This is the third in the Road to CE series, we’ll be talking about the written policies need to support Cyber Essentials, most of these will just be updates to existing policies.
TLDR: Review and update your policies to enshrine the technical controls and accommodate for technical control feature lackings.
If you don’t have an Acceptable Use/Bring your own device (BYOD)/Secure Working/Software Asset Management Policy you may wish to implement one, written policy is what you and your organisation use to enforce the technical controls/limitations you will need for CE compliance.
Students are currently OUT OF SCOPE for CE and for they can be ignored unless the device is owned by our organisation
Owned by your organisation Owned by a third party BYOD Employer ✓ N/A ✓ Volunteer ✓ N/A ✓ Trustee ✓ N/A ✓ University research assistant ✓ N/A ✓ Student ✓ N/A ✕ MSP administrator ✓ ✕ ✕ Third party contractor ✓ ✕ ✕ Customer ✓ ✕ ✕
Under CE you need to have a log of any device used by staff to connect to/manipulate corporate data (e.g. email/files/instant messaging/reporting/phone calls), this can be a purely written exercise but for better results in CE show you have technical controls to back it up. This should be written into your policy document(s) requiring users to register devices. The devices should also be kept up to date by the end user, ideally through technical control, and if a device is out of support it should no longer have access to corporate data/services.
What about using a VDI (virtual desktop infrastructure)? Under CE you have to ensure both the VDI and the connecting device are compliant for CE. If you have been using VDI to avoid upgrading certain devices, under CE this is no longer an option.
You can use an out of date device, but it needs to be isolated. Under CE my reading of this is for older devices such as control machines where they can be air-gapped. You have to put this down as exceptions in the CE application.
Deciding which operating systems to support also needs to be detailed in policy. Linux desktop should be avoided unless required, only ubuntu is currently supported in Intune, and even then it’s limited. For Apple devices ensure you have DEP (Device Enrolment Program) configured and linked to your MDM system. For Windows Autopilot should be used, this ensures devices auto enrolled in MDM at the point of procurement.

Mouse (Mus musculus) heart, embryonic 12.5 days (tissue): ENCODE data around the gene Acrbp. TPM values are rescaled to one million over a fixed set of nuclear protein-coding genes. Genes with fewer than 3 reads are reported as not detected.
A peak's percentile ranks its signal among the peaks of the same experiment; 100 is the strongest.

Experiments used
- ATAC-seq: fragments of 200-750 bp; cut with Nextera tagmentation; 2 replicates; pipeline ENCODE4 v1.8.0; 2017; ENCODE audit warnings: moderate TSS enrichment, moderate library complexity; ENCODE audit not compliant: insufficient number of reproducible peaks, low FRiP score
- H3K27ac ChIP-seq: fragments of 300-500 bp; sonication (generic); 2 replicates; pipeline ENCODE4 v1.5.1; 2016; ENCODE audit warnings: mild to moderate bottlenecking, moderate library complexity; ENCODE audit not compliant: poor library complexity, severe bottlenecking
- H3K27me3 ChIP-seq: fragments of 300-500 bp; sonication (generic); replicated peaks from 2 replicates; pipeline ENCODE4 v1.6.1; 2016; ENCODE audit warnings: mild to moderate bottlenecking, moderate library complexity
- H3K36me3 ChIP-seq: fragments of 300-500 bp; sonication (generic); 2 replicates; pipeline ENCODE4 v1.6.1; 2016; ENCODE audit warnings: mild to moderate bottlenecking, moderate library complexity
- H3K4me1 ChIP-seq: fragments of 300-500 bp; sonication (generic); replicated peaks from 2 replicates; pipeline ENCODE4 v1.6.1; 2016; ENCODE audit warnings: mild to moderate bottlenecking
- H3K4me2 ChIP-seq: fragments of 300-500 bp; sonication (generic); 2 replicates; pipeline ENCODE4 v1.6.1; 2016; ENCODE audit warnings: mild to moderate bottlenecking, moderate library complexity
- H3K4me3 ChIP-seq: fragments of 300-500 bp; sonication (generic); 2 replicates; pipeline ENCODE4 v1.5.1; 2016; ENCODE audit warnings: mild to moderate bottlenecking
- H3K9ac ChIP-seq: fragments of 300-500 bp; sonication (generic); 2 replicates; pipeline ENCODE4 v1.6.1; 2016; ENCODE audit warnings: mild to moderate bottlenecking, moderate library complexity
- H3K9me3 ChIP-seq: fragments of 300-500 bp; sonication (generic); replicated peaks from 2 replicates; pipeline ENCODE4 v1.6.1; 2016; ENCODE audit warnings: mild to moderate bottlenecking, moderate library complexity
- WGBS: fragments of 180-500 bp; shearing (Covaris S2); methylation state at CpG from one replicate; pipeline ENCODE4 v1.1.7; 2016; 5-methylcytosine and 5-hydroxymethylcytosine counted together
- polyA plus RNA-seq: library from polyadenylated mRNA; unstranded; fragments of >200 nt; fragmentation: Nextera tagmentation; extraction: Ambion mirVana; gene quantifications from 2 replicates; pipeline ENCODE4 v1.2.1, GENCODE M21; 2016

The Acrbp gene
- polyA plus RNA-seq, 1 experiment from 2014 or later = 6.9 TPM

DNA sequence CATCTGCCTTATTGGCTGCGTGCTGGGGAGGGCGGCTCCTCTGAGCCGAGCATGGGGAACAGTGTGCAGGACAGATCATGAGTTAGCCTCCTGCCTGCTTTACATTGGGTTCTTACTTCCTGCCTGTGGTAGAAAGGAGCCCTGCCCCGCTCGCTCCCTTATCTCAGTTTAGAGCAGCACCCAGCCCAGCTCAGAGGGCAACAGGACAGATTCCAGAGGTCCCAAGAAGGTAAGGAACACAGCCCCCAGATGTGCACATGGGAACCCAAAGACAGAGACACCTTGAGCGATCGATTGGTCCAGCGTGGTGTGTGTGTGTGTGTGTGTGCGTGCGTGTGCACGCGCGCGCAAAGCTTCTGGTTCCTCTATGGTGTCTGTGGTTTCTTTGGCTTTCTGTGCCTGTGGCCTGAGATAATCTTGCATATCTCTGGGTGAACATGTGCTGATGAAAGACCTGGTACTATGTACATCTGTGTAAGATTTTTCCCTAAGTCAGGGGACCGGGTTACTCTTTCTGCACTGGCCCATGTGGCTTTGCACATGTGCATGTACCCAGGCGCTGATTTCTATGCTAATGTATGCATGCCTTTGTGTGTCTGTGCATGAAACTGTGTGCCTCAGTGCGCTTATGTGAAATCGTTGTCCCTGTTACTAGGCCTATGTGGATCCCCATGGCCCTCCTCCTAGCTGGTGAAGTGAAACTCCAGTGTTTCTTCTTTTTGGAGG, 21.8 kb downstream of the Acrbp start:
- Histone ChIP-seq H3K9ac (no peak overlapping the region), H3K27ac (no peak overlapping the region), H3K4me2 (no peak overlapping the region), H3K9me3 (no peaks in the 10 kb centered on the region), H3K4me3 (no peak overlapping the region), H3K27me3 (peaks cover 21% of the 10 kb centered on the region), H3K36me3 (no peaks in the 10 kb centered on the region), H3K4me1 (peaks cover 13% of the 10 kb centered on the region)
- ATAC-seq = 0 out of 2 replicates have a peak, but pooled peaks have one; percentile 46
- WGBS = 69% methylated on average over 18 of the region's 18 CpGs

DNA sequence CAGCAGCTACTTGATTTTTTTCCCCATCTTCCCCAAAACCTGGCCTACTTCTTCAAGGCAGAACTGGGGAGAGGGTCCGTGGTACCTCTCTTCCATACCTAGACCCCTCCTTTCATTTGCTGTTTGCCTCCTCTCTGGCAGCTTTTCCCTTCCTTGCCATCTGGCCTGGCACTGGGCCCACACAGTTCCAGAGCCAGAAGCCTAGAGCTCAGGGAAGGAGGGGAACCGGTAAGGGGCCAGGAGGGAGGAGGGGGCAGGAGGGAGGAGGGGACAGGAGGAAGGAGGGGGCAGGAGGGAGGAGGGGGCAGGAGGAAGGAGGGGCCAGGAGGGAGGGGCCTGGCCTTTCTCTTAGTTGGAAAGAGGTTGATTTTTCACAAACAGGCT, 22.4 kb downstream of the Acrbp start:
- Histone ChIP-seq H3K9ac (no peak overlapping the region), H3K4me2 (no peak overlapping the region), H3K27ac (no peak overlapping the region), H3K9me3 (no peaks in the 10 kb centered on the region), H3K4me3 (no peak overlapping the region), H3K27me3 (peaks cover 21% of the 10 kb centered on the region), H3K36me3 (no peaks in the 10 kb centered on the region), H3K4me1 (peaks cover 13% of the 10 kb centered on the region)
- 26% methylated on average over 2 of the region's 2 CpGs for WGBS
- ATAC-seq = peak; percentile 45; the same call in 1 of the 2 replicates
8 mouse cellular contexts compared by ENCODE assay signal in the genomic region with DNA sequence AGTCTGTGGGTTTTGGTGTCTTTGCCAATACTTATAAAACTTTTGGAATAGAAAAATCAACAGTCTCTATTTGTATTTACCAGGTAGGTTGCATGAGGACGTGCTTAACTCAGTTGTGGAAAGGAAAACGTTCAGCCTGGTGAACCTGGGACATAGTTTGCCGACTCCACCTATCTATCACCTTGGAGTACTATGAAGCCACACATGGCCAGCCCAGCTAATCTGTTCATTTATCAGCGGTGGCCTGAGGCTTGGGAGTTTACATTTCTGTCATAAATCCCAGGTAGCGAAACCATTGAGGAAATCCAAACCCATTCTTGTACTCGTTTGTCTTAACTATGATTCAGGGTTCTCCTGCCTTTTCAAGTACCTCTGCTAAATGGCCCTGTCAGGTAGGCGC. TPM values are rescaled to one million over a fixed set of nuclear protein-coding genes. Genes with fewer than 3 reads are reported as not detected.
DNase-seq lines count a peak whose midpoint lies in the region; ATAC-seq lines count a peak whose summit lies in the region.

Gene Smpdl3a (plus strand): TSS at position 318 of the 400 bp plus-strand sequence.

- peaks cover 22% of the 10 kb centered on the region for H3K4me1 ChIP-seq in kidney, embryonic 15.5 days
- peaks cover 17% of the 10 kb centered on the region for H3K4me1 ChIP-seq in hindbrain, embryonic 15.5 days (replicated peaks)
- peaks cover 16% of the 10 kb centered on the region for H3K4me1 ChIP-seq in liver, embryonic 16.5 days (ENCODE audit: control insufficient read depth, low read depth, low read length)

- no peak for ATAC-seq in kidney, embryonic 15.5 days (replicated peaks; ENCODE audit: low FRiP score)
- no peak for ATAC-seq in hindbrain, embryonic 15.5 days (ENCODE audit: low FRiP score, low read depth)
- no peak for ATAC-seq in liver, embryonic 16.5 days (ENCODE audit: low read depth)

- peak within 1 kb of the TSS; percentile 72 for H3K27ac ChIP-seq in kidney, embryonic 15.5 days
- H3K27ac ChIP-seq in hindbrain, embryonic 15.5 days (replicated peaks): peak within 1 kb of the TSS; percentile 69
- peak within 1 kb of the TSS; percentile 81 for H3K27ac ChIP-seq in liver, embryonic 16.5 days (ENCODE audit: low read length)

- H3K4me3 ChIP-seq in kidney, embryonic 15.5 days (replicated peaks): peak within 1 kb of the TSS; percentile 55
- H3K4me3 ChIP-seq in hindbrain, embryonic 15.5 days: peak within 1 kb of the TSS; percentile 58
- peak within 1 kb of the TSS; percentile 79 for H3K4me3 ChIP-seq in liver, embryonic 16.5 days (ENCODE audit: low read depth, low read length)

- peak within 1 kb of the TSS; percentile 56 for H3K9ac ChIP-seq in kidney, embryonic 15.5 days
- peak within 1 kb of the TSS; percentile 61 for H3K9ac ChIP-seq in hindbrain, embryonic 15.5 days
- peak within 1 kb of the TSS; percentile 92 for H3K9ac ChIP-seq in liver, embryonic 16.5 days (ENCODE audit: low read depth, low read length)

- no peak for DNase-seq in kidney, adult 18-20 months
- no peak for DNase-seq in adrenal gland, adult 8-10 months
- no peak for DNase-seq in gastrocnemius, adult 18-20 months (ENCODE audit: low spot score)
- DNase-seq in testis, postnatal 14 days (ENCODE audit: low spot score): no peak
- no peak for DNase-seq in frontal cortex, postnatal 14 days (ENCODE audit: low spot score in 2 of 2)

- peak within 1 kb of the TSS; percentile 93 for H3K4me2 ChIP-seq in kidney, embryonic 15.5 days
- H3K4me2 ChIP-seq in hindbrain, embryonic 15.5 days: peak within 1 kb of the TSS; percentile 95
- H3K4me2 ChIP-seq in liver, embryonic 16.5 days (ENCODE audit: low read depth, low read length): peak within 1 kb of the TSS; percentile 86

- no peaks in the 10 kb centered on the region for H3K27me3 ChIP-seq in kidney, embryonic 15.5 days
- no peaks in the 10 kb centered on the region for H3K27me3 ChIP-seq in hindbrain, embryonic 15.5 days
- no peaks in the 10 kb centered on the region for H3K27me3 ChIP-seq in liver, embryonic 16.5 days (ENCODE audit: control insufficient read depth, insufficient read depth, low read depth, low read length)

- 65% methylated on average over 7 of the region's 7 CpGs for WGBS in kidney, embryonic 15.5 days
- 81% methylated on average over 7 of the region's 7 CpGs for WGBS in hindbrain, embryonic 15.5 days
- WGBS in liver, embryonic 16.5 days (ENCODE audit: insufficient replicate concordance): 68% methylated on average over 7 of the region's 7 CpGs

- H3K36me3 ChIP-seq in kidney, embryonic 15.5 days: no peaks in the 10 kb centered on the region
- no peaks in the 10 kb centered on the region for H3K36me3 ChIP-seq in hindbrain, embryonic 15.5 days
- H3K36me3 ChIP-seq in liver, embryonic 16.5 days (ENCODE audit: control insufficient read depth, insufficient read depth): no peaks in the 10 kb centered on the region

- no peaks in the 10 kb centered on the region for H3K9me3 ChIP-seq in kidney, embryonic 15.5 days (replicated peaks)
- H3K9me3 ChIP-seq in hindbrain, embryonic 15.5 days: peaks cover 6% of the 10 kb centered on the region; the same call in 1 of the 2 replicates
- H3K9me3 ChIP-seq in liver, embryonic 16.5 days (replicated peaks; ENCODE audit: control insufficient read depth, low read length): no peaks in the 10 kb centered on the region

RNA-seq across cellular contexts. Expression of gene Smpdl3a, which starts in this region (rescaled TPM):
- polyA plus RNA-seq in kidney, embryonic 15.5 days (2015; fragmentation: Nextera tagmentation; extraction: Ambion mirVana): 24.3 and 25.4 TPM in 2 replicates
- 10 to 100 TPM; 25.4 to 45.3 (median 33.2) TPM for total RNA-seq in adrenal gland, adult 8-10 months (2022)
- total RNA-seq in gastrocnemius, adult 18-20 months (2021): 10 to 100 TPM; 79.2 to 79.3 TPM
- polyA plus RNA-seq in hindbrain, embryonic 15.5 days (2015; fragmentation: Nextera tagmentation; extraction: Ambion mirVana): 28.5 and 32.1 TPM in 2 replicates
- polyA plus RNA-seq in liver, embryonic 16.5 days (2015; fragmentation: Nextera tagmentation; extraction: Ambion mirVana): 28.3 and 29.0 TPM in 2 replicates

Speaking of procurement, you should ideally try to procure devices from a CE certified supplier, with the abilities to register your procured devices directly in your MDM via DEP/AP.
For application installation on devices, CE requires that where possible all applications should be kept up to date, or where that isn’t possible policies in place to review these applications and enforce additional restrictions if needed. Winget is your friend for Windows, this new tool in Windows 10+ works in the same way as yum/apt in Linux. You should have a written policy stating that applications should be centrally controlled, ideally through your MDM. Under CE you need to keep a log of those, and if asked provide a report of applications installed on those devices. For Mac’s try to just use applications from the store.
For non store/winget/apt/yum installations you will need a policy in place to monitor the application, any updates that come out will need to be deployed in a timely manner and reviewed periodically.
Users should also not have admin rights on their device on the account they do day-to-day work on. This is includes PIM admin roles. You need to have written in policy that if admin abilities are required a separate ‘admin’ account is needed, this account should be centrally managed and controlled. Policies should have clauses written in to make use of the ‘admin’ account for the specific purposes, installing software, performing admin related tasks, and should explicitly state not for general purpose use. Ideally it shouldn’t even have internet access.
Services (Microsoft 365/G Suite/Salesforce/etc) also need to be audited, logged and monitored. MFA is a must on any cloud service that is in use, ideally through an IdP (AAD) to further protect that service and wider services. The more platforms you can have using a single IdP (SSO) the better for monitoring/investigating issues.
If the service is going to be offered to customers that services should comply with the Zero Trust models available in the market, ideally supporting SSO technologies rather than relying on unique/separate credential systems. By using SSO you can centralise the monitoring and auditing of access to these services, for customers that goes for their auditing abilities and their own CE certification.
In the pilot group we tested these updated policies with the users, seeking feedback on them before finalizing the policy for the wider Jisc.
In the next post in this Road to CE series we will start exploring the technical controls, we will mainly looking at Intune, but these controls should cross over into other MDM solutions.